The Bromford Deal

5 Jan 2016 - 11:34am
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Bromford is a social landlord with 26,000 properties across England, and some parts of Powys. In 2012, the organisation developed the Bromford Deal to respond to the many challenges that austerity posed to the organisation and its tenants.

It was also an opportunity to radically change the relationship between tenants and housing officers from one where housing officers act on behalf of tenants, to one where they discuss each tenant’s needs with them and collectively agree a way forward. At the time, new social housing cost around £150,000 per property and Bromford wanted to make this investment about more than just bricks and mortar.

Bromford aims to challenge negative associations for tenants applying for social housing by getting them to sign up to the Bromford Deal to make a difference in their lives. Tenants agree to a range of conditions, such as looking after their property and resolving disputes with neighbours, and get a home and a range of support from Bromford as a result. Officers also work with tenants on a to-do list based on their needs and ambitions.

Tenants can get support to find work, help with managing their tenancy agreement, money advice, access to training and learning opportunities, and a range of other support such as confidence building, or help with addiction or other health issues. Marketing of the scheme emphasises the role that tenants or customers play and what they get as a result. A video on Bromford’s website [Opens in new window] asks: "have you got what it takes to be a Bromford customer?". If tenants do not keep their side of the deal, they put their tenancy at risk. 

Bromford funds the scheme itself as part of its core offer for tenants. The first 12 months of the scheme involved more work for officers having more lengthy conversations with tenants to get the initiative right, but after this, officers saw a reduction in the reactive work they had to do to manage issues with tenancies and disputes between tenants. The Bromford Deal has led to a reduction in the number and level of rent arrears, positive outcomes from individual tenants and fewer anti-social behaviour disputes. 

The organisation has also developed the Starting Well service for tenants with more complex needs who receive 12 weeks of support from specialist coaches on a range of areas. In the future, Bromford will analyse data to see whether the initiative has resulted in improvement to the length of tenancies. Bromford is also supporting tenants to move to direct housing payments where housing benefit is paid directly to them and they in turn pay rent to Bromford. This is to help prepare for the changes expected with universal credit and has involved support for tenants on managing money. This support has also led to a decrease in rent arrears. 

Bromford has developed strong partnerships with other agencies working in the area but also with local employers so that it can offer training to meet the needs of the job market. It has also worked with large employers such as Debenhams and Premier Inn to deliver recruitment events on Bromford’s premises to give tenants the best opportunity to gain employment locally.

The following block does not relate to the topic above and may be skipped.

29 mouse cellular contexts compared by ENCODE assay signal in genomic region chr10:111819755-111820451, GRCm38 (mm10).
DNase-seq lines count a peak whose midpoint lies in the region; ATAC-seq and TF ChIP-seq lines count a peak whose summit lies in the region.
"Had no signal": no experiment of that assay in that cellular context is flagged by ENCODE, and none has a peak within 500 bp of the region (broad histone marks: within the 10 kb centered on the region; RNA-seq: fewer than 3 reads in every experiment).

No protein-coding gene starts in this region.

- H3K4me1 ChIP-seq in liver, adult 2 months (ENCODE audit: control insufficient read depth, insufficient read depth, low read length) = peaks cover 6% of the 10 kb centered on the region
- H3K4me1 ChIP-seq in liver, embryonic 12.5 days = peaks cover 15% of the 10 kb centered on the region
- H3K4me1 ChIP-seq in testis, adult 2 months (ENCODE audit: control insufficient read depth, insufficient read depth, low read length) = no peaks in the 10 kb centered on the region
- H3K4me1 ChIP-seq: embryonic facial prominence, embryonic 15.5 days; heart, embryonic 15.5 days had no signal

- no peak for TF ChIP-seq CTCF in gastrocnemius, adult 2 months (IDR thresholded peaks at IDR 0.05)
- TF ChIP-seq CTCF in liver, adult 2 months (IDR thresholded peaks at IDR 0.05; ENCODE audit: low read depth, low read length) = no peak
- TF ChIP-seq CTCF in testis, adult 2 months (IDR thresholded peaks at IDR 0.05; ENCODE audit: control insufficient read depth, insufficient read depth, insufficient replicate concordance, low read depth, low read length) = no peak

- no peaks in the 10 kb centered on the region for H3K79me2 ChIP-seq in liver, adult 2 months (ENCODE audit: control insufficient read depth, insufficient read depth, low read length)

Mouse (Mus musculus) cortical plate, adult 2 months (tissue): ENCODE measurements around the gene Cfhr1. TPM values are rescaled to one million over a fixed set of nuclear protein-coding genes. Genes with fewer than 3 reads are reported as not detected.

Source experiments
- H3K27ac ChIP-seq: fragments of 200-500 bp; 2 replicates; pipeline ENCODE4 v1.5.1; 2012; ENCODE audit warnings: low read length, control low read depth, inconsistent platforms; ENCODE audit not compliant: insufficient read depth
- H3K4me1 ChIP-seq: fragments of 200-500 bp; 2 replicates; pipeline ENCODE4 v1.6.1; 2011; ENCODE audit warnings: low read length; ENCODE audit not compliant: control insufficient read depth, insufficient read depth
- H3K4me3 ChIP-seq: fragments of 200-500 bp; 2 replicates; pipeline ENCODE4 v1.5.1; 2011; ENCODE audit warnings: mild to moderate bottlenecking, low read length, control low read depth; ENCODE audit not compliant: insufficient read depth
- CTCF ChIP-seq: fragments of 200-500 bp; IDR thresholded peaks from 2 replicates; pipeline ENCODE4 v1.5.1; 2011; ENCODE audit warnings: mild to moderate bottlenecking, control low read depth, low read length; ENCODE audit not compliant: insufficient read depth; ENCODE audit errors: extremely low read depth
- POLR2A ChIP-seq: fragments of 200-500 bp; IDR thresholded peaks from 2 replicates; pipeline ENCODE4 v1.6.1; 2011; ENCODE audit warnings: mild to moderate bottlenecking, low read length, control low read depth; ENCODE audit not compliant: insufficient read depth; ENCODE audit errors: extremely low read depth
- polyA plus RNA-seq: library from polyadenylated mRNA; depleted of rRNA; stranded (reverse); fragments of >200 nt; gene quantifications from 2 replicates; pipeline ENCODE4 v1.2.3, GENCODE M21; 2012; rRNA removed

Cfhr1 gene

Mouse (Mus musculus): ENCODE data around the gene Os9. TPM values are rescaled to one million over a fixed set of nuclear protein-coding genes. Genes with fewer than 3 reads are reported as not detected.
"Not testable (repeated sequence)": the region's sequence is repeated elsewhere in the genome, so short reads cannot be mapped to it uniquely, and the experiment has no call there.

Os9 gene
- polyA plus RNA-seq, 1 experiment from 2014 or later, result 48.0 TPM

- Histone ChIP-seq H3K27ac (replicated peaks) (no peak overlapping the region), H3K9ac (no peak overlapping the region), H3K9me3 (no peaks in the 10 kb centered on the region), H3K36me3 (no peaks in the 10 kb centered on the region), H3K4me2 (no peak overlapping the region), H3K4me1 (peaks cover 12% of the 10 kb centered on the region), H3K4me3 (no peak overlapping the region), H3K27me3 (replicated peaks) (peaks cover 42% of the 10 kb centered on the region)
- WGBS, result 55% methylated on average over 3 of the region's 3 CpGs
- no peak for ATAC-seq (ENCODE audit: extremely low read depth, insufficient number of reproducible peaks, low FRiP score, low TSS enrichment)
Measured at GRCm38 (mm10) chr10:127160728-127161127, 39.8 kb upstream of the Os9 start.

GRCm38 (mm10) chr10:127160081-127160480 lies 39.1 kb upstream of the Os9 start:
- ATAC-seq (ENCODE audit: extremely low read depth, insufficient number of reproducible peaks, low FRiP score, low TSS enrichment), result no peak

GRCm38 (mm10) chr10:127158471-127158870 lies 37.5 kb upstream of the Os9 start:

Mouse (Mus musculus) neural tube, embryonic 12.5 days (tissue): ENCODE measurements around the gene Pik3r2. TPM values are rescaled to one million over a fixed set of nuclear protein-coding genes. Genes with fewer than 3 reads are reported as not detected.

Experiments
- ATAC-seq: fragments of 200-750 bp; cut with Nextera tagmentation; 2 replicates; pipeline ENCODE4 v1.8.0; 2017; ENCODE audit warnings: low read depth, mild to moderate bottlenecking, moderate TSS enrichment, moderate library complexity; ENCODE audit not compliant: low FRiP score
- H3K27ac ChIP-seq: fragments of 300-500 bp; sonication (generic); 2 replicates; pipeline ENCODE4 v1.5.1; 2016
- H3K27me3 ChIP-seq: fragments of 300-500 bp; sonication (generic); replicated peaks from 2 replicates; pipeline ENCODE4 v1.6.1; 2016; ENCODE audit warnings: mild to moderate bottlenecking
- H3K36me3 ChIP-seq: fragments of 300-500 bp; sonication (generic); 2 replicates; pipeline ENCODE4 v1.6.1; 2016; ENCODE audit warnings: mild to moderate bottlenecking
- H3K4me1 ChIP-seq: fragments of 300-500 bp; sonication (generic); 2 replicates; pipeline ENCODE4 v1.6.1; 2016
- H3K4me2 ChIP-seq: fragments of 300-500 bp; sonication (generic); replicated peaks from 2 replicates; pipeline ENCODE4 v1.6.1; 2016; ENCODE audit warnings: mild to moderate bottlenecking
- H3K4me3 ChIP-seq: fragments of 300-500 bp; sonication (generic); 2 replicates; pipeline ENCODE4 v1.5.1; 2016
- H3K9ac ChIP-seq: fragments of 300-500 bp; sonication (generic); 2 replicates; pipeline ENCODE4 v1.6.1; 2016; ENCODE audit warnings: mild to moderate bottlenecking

The Bromford Deal has generally been well received by tenants, but there were challenges in changing organisational culture. There was healthy debate in the organisation, with some people who were concerned about the conditions tenants were expected to meet to keep their homes. Bromford was able to reassure people that tenants’ goals are self-defined and tenancies are not subject to tenants finding employment.

Bromford is also reviewing whether internal targets on employment and training need to be revised to reflect that fact that many tenants are a long way from the job market and require a range of support to get to this stage. It also took time to work out the best type of intervention for tenants. The biggest challenge was in moving housing officers away from a traditional rescuer role to that of enabler or coach – supporting tenants to make their own changes rather than doing things for them. Bromford ran a 12-month training scheme to support staff including role plays with actors to address this issue.

The Bromford Deal is the process used for all new tenants except those in temporary or supported accommodation but there are plans to extend the initiative to these tenants in the future. In the future, Bromford aims to reduce the number of houses each officer deals with to improve the quality of service for tenants. The organisation is also looking at whether more services can be delivered by one individual so that tenants could get money, employment and tenancy advice from the same person rather than engaging with a number of different professionals.


Name: Darrin Gamble

Organisation: Bromford



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